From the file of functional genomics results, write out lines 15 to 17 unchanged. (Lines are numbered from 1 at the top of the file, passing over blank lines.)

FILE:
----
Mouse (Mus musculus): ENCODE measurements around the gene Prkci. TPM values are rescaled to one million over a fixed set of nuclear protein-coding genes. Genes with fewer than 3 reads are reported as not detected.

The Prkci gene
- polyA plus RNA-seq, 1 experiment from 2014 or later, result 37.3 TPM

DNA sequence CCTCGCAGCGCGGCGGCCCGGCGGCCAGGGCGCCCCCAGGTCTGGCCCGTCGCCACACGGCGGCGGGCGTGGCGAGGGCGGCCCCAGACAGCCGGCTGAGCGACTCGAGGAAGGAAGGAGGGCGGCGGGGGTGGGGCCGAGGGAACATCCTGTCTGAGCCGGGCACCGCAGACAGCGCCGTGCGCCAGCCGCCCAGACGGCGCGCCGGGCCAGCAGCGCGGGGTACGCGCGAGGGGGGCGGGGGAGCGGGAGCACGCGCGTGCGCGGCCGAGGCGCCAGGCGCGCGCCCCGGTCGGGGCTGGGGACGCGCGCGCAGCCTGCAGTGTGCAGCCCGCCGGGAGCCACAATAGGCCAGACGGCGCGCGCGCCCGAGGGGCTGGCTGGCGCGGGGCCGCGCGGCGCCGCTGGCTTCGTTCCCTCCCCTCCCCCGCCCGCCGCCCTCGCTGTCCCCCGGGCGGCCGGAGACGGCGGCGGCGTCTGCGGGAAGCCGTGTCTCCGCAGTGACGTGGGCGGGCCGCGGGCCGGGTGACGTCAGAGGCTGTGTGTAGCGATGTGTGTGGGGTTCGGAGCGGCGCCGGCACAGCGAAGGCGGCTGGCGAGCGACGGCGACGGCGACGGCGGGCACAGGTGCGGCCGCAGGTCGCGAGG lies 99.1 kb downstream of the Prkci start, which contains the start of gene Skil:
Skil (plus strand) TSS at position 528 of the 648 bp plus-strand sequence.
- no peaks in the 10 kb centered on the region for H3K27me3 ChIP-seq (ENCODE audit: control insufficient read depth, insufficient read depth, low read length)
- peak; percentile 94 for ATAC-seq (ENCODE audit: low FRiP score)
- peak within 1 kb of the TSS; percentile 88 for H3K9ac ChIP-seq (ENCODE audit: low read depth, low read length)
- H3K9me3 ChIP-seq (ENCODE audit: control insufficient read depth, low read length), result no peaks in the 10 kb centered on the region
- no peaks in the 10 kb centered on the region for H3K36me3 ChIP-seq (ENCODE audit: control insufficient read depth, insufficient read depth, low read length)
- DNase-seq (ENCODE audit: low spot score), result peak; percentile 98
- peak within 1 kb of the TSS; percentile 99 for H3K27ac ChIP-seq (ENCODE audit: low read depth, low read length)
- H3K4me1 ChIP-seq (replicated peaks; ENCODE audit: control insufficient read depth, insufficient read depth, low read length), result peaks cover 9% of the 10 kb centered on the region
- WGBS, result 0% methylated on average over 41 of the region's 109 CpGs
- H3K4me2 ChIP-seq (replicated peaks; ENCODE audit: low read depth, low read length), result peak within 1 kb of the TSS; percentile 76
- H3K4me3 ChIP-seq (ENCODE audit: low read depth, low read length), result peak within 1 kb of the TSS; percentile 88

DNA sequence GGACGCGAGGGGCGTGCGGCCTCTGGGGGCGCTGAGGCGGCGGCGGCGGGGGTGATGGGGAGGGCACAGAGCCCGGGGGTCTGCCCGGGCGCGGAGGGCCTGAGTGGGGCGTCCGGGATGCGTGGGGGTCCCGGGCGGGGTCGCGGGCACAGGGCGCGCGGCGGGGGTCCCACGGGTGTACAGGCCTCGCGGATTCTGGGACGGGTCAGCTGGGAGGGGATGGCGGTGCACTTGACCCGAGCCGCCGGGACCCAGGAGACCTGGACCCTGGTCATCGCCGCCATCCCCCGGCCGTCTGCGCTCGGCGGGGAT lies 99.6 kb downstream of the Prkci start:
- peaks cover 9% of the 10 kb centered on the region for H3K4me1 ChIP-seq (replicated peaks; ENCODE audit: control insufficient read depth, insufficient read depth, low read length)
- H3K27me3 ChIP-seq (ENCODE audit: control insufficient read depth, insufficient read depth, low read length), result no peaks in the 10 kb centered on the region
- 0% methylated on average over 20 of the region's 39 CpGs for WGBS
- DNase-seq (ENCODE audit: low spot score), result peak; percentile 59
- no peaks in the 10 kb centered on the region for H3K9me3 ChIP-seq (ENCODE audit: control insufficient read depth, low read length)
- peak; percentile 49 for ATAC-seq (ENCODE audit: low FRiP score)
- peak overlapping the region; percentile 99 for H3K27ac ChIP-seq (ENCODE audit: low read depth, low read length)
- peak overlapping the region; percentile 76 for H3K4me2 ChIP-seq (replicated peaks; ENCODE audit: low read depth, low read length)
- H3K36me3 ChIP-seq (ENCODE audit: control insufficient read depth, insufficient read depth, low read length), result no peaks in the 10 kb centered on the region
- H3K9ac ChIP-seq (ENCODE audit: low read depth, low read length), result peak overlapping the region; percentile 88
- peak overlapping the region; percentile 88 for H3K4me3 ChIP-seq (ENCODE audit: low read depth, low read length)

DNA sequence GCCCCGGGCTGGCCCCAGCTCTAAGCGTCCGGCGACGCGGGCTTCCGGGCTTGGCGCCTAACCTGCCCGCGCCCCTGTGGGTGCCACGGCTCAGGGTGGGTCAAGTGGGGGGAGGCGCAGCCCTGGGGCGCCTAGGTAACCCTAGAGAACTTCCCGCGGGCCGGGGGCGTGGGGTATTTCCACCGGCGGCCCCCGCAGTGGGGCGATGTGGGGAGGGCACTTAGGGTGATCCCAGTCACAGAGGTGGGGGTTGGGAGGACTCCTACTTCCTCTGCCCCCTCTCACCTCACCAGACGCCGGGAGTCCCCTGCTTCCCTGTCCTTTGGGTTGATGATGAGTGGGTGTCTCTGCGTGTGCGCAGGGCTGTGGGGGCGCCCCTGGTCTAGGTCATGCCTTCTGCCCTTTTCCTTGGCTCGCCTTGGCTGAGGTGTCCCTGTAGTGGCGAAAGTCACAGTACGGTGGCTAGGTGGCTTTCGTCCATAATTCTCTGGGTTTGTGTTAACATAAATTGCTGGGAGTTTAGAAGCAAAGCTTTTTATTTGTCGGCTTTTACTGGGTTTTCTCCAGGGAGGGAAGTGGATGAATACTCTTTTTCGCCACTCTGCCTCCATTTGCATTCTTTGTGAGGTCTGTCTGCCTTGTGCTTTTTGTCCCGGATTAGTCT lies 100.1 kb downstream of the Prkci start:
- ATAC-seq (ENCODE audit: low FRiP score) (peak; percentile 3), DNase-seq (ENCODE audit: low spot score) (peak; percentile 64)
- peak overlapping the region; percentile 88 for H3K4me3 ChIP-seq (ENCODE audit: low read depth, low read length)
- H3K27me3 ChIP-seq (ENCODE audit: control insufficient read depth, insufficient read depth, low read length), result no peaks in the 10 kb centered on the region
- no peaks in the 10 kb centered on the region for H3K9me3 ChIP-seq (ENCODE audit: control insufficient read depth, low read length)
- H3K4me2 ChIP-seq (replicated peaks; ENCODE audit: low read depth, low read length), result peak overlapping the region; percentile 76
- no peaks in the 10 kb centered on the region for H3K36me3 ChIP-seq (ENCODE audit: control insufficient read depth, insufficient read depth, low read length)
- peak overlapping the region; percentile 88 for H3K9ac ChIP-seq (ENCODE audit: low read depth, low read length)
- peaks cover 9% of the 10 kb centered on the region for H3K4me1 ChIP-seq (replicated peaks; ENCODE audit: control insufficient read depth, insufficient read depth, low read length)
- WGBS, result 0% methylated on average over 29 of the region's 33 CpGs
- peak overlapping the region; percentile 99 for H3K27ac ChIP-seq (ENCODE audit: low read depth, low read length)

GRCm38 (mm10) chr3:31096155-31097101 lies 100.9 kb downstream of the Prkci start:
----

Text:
- H3K4me2 ChIP-seq (replicated peaks; ENCODE audit: low read depth, low read length), result peak within 1 kb of the TSS; percentile 76
- H3K4me3 ChIP-seq (ENCODE audit: low read depth, low read length), result peak within 1 kb of the TSS; percentile 88

DNA sequence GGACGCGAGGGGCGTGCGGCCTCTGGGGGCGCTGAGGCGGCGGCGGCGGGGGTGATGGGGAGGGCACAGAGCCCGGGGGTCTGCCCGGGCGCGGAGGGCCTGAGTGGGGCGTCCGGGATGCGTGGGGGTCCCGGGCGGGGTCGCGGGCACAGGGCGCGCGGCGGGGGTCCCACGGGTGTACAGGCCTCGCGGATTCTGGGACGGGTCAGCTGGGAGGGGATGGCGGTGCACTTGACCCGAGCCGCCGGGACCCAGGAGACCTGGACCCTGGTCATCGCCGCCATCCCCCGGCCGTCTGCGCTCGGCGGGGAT lies 99.6 kb downstream of the Prkci start: